OpenGL version/pipeline

Hi everyone,

I’m a little stuck on the specifics of OpenGL versioning. A bit of background…

I’m writing an application (using old-fashioned WinAPI) and I’m working on converting the graphics system to OpenGL. Originally, I did all the math on the CPU and used GDI+ for rendering, which worked fine until the polygon count of my tests started increasing. It proved to be far too slow when dealing with ~20,000 triangles.

Since I’m new to OpenGL, I started with the NeHe tutorials, which, as I later found, are quite outdated. So as of now, it’s written in pretty basic OpenGL 1.1 fixed function pipeline. Not too much has been done, so conversion is not a big problem.

As I understand it, OpenGL up until version 2.1 (or perhaps 3.0, not counting the deprecations) is built in “layers”; you would only need the latest version that supported all your needs. However, 3.1 and after completely discard FFP, so I’m not sure where they fit in. Also, I’ve heard that some Intel integrated GPUs only support 1.5, but modern GPUs only emulate FFP… eh, I just don’t know.

Now, what I’m asking is: Given that I only need the functionality of OpenGL 1.1 (it’s nothing fancy, just a lot of brute force polys), would it be better for me to stay with the FFP, convert to OpenGL 2.1 shaders, or take a step further and discard all deprecated functionality in favor of OpenGL 3.1+ (in the interest of future-proofing)?

The program is a data visualization aid intended for academic/scientific research purposes, so ideally I’d like it to work on as many computers as possible, not just those that have the latest hardware.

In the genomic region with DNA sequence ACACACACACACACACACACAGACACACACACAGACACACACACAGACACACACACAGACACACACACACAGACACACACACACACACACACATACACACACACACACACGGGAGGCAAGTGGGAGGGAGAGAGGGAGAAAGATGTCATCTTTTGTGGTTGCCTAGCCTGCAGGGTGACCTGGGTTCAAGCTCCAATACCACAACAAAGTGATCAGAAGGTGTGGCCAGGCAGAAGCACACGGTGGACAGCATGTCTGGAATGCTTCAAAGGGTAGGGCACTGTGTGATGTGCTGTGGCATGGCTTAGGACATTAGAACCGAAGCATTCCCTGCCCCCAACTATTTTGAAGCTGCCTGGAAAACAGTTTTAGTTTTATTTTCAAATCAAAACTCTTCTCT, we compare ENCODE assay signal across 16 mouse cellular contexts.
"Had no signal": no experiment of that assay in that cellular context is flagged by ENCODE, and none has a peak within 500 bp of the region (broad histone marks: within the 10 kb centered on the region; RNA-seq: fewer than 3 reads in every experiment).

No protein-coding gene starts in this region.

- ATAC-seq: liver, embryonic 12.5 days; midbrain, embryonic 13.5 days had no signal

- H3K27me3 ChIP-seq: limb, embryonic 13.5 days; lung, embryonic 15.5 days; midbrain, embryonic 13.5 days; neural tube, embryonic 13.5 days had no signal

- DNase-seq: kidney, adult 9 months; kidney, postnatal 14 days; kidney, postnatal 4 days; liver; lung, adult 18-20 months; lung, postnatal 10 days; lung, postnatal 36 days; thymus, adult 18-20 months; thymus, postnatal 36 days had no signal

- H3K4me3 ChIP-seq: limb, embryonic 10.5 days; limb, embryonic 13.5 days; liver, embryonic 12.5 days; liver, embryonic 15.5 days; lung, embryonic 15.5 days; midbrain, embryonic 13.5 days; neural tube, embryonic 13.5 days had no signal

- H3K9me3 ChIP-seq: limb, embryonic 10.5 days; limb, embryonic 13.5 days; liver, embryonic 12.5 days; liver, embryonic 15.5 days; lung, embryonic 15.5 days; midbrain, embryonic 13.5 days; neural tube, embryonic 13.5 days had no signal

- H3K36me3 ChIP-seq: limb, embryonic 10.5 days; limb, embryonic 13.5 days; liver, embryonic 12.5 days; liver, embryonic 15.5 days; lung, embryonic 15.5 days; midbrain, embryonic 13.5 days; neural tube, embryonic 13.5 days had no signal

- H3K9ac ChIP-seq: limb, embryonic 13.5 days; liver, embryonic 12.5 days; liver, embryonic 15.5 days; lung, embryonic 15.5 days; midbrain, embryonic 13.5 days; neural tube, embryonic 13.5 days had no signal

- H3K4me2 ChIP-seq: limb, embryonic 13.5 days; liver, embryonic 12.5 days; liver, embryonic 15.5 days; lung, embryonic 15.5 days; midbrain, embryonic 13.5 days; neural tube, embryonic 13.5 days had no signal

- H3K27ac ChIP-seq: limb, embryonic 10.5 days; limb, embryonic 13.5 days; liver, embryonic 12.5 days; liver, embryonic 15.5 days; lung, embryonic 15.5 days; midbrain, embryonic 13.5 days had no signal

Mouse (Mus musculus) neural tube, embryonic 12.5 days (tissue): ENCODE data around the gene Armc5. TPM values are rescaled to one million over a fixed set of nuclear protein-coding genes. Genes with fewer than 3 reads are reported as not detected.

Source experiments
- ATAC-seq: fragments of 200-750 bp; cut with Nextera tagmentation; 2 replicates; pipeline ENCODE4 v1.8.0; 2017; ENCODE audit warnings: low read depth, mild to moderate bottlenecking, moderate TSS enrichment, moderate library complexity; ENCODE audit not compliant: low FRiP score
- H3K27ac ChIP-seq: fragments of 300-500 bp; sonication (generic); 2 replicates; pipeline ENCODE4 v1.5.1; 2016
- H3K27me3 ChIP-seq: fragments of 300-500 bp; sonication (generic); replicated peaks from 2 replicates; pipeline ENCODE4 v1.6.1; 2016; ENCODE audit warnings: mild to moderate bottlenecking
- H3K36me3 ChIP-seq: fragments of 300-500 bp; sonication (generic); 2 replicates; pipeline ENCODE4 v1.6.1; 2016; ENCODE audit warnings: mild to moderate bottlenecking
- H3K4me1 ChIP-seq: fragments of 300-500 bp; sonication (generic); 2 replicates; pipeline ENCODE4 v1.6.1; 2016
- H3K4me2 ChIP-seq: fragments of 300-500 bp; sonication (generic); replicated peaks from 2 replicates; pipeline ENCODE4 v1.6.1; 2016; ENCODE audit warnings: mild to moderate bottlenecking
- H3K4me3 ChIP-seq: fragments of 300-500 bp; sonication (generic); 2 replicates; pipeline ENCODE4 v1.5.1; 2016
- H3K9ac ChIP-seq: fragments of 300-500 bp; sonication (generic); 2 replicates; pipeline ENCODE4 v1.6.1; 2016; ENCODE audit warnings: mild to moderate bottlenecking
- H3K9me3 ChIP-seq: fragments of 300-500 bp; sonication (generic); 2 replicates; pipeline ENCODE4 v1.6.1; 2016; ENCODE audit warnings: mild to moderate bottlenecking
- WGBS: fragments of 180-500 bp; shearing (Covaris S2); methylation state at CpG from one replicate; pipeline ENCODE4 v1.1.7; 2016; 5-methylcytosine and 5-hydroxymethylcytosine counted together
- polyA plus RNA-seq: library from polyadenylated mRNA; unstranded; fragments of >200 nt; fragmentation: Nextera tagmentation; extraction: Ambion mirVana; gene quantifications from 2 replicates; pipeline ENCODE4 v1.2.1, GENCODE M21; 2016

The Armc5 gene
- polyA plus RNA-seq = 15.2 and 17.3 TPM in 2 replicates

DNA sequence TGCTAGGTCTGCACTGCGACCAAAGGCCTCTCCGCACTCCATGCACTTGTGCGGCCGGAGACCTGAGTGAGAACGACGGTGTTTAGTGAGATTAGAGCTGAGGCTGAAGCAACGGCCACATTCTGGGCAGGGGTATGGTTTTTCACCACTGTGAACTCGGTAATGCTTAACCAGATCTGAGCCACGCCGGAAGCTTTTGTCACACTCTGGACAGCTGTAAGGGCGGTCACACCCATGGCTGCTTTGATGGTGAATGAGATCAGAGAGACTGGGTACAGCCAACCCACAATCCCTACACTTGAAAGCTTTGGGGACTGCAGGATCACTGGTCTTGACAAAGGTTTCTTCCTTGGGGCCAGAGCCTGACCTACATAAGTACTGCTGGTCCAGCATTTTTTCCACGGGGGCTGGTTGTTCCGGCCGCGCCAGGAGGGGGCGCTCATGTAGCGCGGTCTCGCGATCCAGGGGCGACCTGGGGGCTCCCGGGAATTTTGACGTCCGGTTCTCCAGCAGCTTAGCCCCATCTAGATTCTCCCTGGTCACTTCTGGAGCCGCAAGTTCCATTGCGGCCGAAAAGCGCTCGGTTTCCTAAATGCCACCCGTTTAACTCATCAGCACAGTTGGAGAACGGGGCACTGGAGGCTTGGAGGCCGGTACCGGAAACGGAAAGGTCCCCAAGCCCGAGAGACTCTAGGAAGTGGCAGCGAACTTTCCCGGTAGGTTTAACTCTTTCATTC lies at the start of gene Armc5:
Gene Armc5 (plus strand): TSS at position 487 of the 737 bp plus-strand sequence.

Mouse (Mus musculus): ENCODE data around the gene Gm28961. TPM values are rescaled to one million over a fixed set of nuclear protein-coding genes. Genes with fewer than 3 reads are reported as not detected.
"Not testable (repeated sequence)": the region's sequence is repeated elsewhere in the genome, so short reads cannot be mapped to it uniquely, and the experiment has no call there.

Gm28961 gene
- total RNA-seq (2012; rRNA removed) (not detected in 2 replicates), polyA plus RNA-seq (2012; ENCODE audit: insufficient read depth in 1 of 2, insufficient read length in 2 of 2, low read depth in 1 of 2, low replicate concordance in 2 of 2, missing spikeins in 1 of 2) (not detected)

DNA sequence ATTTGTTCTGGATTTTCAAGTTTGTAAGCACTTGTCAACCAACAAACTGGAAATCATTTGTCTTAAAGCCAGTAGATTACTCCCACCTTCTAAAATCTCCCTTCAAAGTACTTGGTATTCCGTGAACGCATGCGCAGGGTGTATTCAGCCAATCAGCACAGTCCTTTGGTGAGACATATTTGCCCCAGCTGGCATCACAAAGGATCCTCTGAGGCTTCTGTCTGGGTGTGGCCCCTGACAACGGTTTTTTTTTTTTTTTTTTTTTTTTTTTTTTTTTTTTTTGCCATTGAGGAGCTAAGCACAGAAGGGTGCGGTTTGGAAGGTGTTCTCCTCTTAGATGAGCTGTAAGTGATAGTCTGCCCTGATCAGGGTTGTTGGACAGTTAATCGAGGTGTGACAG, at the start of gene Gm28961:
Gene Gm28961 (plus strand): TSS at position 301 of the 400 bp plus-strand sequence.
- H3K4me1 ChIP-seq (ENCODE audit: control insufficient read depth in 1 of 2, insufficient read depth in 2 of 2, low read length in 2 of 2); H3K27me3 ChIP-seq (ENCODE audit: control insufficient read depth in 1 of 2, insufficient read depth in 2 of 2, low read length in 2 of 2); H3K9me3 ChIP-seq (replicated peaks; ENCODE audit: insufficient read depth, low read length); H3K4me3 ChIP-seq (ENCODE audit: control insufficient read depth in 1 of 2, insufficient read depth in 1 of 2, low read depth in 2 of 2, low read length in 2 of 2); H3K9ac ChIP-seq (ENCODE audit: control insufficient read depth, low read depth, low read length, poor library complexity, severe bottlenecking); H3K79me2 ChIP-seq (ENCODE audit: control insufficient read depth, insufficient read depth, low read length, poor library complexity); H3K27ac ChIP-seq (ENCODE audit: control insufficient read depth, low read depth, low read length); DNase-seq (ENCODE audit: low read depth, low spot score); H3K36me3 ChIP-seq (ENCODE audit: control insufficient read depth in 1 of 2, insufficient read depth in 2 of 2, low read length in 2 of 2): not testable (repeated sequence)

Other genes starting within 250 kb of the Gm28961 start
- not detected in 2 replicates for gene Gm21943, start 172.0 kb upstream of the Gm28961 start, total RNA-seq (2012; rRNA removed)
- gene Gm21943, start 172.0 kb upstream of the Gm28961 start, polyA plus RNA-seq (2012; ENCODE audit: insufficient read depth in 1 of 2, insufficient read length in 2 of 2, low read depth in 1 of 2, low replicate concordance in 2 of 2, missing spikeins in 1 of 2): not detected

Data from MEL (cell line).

Thanks for your time.

If you want to support old Intel GPUs, use GL 1.1. Some of them support GL 1.4 but the drivers are too buggy so using new functionality is a problem.
Use display lists to render your objects (if they are static). It should work fine, even on old Intel chips.
You might want to check what GL version is supported on your target computer.

Yes, NeHe tutorials are really old.

Thanks for your response, V-man.

About the display list approach though… I am generating my objects mathematically (with z as the output of a function that takes x and y as parameters) and displaying them like one might display terrain in a game. If I wanted to “animate” this while allowing simultaneous user-controlled orbit, would I use many pregenerated display lists or a VBO?

If by animate, you mean to change the vertices, then you should not use display lists because you would have to recompile a display list and that is slow.
VBOs have been introduced in GL 1.5. If you want to, use VBO.

Okay, if that is the case, I probably will just ignore the old Intel GPUs and step up to using OpenGL 2.1; custom shaders will provide some flexibility in my display options, I think. It’s probably unlikely that I would hit upon an old Intel GPU anyway, since research budgets usually allow for computer upgrades (and laptops are less common).

Thanks again for the pointers.

If you rely only on desktops, or on Intel’s CPUs based on Sandy or Ivy Bridge (the last two generations of i-processors/HD2000+), then stepping further to GL 3.3 is much better solution. Not because of deprecation, but because of advantages.

If I am limited to OpenGL 3.2 at the highest (due to a binding restriction on one of my intended platforms), would it still be a good idea to step up to that point?

EDIT: I work primarily on an older i7 laptop (Nehalem microarchitecture) with a dedicated GPU, but my target computers will likely have Sandy Bridge or newer. I’m assuming that the Intel integrated GPUs will be irrelevant if they have a relatively up-to-date dedicated GPU – is that right?